|Image Attribution: Federal Bureau Of Investigation [Public Domain] via Wikimedia commons|
Between the years of 1962 and 1964, the US city of Boston was gripped by fear. Fear of a man the media referred to as The Boston Strangler.
It all started on June 14, 1962, when the body of a 55-year-old woman was found lying on the floor of her apartment. There was a rope around her neck. At first it looked as though she had hung herself, then fallen to the ground. But closer examination revealed otherwise: Her body had been posed after death, with her legs spread unnaturally wide. She had also been raped with a foreign object. It was clearly a murder.
A little over 2 weeks later, on June 30, another body was found. It was that of 68-year-old Nina Nichols. She had been sexually assaulted with a foreign object, strangled, and posed in the same way as the victim of the June 14 attack.
The third body was discovered on July 2. Again she had been raped with a foreign object, strangled, and posed with her legs spread wide. A fourth victim followed in late August. This time it was a 75-year-old, Ida Irga.
People became terrified. Boston women, in particular, started to take unusual precautions. Sales of deadbolts and other home security devices skyrocketed. Strangers were treated with suspicion, and some women went so far as to refuse to go out without an escort.
Another victim was found, having been killed within 24 hours of Ida Irga. The FBI were called in to help with the investigation. Scores of known sex offenders were questioned. A psychological profile was created of the killer. But still The Boston Strangler managed to elude capture.
Then, on December 5, 1962, The Boston Strangler did something that made the city even more terrified - he struck again, but this time he didn't take the life of an elderly, white woman. Instead, he attacked and killed a young, black woman. Suddenly no one was safe. Levels of paranoia and fear went through the roof.
A further 5 victims were to be found before The Boston Strangler would finally be caught. The last of these was 19-year-old Mary Sullivan, who was found dead in her apartment on January 4, 1964.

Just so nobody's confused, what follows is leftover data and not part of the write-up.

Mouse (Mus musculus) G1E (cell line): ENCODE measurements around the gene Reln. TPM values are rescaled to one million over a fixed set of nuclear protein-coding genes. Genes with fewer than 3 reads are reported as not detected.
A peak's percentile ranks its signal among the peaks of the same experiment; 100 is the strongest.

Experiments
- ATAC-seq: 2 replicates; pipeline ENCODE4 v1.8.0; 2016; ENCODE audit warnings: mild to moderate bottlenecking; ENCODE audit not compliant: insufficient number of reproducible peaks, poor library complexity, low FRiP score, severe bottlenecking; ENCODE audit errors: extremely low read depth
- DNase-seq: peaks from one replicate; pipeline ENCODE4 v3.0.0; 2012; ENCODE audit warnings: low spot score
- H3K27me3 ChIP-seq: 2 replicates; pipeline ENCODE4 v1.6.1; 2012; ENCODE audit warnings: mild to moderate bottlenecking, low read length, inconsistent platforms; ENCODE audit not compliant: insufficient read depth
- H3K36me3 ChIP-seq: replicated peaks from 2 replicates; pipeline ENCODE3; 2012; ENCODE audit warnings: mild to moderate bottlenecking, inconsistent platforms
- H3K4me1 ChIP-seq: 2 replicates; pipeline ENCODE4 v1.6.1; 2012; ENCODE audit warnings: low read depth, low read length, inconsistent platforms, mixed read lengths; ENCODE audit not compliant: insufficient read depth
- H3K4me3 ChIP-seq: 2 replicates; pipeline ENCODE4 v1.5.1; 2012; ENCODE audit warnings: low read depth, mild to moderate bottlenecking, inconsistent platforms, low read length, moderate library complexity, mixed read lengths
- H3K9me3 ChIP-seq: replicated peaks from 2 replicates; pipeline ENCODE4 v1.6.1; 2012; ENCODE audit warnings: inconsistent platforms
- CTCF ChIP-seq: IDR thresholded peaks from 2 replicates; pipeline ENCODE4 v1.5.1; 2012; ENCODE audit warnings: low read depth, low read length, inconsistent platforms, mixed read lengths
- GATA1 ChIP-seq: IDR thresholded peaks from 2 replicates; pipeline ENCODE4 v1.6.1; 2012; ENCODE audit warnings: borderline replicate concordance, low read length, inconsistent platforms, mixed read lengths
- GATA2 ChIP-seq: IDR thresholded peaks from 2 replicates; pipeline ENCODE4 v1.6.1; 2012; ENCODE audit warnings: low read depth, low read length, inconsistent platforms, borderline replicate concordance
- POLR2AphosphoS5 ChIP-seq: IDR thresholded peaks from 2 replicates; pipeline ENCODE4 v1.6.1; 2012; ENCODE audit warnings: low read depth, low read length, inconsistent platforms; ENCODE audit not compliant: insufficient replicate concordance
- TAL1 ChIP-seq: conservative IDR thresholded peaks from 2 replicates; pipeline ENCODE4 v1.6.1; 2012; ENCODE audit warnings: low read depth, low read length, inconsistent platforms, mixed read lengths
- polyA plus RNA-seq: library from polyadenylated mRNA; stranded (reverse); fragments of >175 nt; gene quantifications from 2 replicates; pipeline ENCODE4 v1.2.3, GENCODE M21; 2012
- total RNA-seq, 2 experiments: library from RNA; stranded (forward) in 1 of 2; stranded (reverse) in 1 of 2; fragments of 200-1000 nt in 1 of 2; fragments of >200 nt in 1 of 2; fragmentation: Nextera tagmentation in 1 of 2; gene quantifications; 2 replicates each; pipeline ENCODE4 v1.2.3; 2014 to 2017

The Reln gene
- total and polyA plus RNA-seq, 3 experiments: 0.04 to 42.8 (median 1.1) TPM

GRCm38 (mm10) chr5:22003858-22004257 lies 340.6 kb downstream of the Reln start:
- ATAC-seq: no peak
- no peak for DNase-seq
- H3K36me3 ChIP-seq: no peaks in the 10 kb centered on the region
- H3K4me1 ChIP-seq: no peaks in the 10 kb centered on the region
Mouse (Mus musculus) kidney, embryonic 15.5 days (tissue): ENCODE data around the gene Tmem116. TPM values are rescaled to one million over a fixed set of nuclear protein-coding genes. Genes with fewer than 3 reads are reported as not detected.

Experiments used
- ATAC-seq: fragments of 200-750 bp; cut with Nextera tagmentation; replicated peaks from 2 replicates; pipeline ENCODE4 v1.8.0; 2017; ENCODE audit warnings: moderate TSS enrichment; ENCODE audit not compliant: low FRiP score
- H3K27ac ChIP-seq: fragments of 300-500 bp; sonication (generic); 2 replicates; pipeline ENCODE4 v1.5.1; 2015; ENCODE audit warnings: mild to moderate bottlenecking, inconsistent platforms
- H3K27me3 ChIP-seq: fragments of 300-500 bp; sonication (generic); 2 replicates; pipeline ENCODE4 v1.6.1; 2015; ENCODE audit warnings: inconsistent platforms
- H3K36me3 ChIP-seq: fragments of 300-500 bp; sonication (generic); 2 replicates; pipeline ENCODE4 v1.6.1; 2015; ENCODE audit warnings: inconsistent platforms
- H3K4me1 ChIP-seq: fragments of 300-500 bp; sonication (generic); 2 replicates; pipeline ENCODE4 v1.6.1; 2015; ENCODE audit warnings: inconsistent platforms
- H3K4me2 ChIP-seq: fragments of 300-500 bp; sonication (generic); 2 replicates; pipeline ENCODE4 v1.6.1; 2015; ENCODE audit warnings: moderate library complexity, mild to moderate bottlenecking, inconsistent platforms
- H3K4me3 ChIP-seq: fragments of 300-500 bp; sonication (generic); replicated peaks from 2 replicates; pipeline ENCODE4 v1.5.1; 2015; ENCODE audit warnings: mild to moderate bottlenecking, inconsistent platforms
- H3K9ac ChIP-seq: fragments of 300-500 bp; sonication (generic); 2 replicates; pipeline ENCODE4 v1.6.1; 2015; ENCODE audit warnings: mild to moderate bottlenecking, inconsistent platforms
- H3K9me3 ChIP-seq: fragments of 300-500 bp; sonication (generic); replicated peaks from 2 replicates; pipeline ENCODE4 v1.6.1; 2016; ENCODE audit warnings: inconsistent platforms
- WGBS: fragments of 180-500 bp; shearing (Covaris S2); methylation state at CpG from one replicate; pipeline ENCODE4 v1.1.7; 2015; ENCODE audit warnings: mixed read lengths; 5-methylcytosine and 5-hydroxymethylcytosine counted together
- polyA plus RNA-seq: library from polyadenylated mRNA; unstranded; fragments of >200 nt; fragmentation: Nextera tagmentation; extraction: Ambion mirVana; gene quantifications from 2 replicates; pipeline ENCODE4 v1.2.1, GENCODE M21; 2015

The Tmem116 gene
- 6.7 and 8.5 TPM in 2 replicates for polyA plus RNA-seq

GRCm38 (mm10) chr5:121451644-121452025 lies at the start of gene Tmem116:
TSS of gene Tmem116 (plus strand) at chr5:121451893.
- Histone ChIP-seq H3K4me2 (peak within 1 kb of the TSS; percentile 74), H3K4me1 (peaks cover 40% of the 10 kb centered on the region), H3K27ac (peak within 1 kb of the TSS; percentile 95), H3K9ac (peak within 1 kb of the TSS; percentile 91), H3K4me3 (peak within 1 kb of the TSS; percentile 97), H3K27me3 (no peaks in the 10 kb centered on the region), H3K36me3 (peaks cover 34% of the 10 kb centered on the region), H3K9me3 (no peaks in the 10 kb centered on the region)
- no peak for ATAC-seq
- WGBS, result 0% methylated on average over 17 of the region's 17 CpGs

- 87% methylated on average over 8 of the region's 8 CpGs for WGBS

At this point, the police still had no real idea as to the identity of The Boston Strangler. But then George Nasssar, a patient at the Bridgewater Hospital for the Criminally Insane, told investigators that one of his fellow inmates had all but confessed to being The Boston Strangler.
This fellow inmate was Albert DeSalvo, a 29-year-old man who was incarcerated for sexually assaulting a woman after tying her up. Under questioning, he was able to give the police details of the Strangler's crimes that had not been released to the general public.
However, a number of the doctors at the hospital were not very convinced. For one thing, it was a hospital for the criminally insane: could they really take the word of two mentally ill patients? Secondly, Nassar was trying to use the information to set up a plea bargain for himself. He would testify in court if the police gave him something in return. And finally, Nassar's psychological profile was a better match to that of The Boston Strangler than Albert DeSalvo's.
But DeSalvo confessed to the crimes, and did so in a detailed and believable manner (though, of course, he could have easily learnt the facts from Nassar). He also confessed to two murders that the police had not previously attributed to The Boston Strangler - the first because she had been bludgeoned to death, not strangled, the second because she had died of a heart attack. DeSalvo claimed that when he went to strangle her, she had a heart attack and just collapsed in his arms. No one had ever even suspected foul play.
It should probably be mentioned at this point that Albert DeSalvo did possess a large number of traits that crop up time and time again in cases of serial sexual murder. For one thing, he had suffered an abusive childhood at the hands of his father, who had beaten DeSalvo, along with DeSalvo's mother and siblings. DeSalvo also had an almost unbelievable sex drive. He would have sex with his wife around 30 times a week, and would also flirt with other women as well. This sex drive is reminiscent of other sexually-motivated serial killers, such as Bobby Joe Long and The Green River Killer, Gary Ridgway.
It was never proven beyond doubt that Albert DeSalvo was the Boston Strangler. Instead, he was charged with a series of rapes, to which he pleaded guilty. He was found stabbed to death in his prison cell on November 26, 1973. In July of 2013, DNA evidence was found that linked DeSalvo to the rape and murder of the Strangler's last victim, Mary Sullivan. The DNA evidence excluded 99.9% of the population, meaning that although it was highly likely to have come from DeSalvo, it is not 100% certain.
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Bobby Joe Long - The Want-Ad Rapist/Killer, Gary Ridgway - The Green River Killer, Edmund Kemper - The Co-ed Killer